HACHINOHE, Japan — A U.S. sailor from Misawa Naval Air Facility, Japan, has received a suspended 18-month prison term for his role in an April car crash that killed a 69-year-old Japanese man.

Seaman Joshua H. Pierson, who was 19 at the time of the wreck, will stay out of prison if he commits no more crimes in Japan for the next four years, a Hachinohe District Court judge told him in a sentencing hearing Wednesday.

“Please don’t cause this kind of case again,” the judge directed Pierson through a translator.

Pierson was driving a sport utility vehicle early in the evening on April 3 when it collided with a light truck at an intersection in Misawa’s Sonosawa district. Kunizo Kuzumasa was thrown from the truck’s passenger seat and died almost instantly from massive head injuries, base officials and Misawa police have said. The other driver and the victim’s wife, Kazuko Kuzumasa, 67, sustained minor injuries.

Misawa police said at the time that alcohol was not a factor. Neither Pierson nor his passengers were injured in the accident.

Pierson was indicted earlier this year on two criminal charges, according to court officials: Death through negligent conduct in breach of duty of care and bodily injury through negligent conduct in breach of duty of care. On Nov. 16, he pleaded guilty in Hachinohe District Court.

On Wednesday, Pierson told the judge he deeply regretted his involvement in the accident: “As I stated at the trial, I am truly sorry for what I’ve done. I truly wish that I could bring Mr. Kuzumasa back.”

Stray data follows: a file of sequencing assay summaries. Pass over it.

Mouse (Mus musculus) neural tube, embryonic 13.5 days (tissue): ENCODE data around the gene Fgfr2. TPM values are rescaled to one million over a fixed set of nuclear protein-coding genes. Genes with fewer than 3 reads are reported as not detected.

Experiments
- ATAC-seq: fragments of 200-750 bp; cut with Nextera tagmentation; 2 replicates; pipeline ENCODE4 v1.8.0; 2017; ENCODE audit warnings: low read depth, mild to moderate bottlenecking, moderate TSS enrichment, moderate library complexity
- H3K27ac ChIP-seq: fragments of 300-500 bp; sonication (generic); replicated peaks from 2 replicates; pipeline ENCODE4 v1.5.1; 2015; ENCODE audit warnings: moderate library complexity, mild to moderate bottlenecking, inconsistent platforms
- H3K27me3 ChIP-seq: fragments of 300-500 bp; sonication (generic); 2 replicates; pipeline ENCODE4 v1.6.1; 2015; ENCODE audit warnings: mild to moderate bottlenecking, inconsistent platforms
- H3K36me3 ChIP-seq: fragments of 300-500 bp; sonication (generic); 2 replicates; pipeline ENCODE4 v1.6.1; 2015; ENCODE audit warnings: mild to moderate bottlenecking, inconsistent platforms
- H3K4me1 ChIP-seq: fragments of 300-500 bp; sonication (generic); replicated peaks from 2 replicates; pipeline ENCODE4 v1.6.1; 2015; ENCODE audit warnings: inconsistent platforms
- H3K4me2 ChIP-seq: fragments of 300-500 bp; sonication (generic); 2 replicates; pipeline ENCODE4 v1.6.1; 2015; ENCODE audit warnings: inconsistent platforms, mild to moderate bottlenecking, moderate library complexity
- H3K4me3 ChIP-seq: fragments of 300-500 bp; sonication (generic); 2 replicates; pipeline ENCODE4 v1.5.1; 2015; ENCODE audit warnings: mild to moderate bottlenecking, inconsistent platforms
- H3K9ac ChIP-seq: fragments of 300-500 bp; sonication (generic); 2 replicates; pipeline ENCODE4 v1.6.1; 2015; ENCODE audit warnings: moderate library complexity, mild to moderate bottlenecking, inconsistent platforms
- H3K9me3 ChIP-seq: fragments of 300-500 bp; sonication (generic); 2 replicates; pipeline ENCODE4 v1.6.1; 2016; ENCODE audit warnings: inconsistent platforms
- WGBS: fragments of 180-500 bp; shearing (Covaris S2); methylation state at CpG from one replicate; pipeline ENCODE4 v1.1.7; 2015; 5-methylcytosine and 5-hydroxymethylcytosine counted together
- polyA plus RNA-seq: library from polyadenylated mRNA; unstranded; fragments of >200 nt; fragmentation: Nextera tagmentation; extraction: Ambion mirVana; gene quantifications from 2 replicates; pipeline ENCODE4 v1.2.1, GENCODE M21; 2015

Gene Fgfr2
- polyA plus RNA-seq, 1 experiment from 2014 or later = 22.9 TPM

He pledged to “do everything I can do for the family.” If the family asks and “I cannot do it, I will find a way to get it done,” he added.

The maximum sentence Pierson could have received under Japanese law was five years’ imprisonment with forced labor. The judge said an insurance payout to the victim’s family and his belief that Pierson was sincerely sorry for the accident influenced his decision on the suspended sentence.

It was disclosed at Wednesday’s hearing that Pierson’s insurance company would pay the victim’s family 33 million yen (about $330,000) and 800,000 yen (about $8,000). It appears that Pierson had both Japanese Compulsory Insurance and liability insurance, hence the two pots of money; a Navy representative with Pierson at Wednesday’s hearing confirmed that Pierson carried vehicle insurance at the time of the accident but provided no further details. The official also said he was unsure whether Pierson would face any subsequent punishment or administrative action from the Navy at Misawa.

Following the accident, Pierson was restricted to base with suspended driving privileges, base officials said in April. He was not arrested or taken into Japanese custody. Misawa NAF officials declined this week to comment on the case.

Chiyomi Sumida contributed to this report.

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Jennifer reports on the U.S. military from Kaiserslautern, Germany, where she writes about the Air Force, Army and DODEA schools. She’s had previous assignments for Stars and Stripes in Japan, reporting from Yokota and Misawa air bases. Before Stripes, she worked for daily newspapers in Wyoming and Colorado. She’s a graduate of the College of William and Mary in Virginia.

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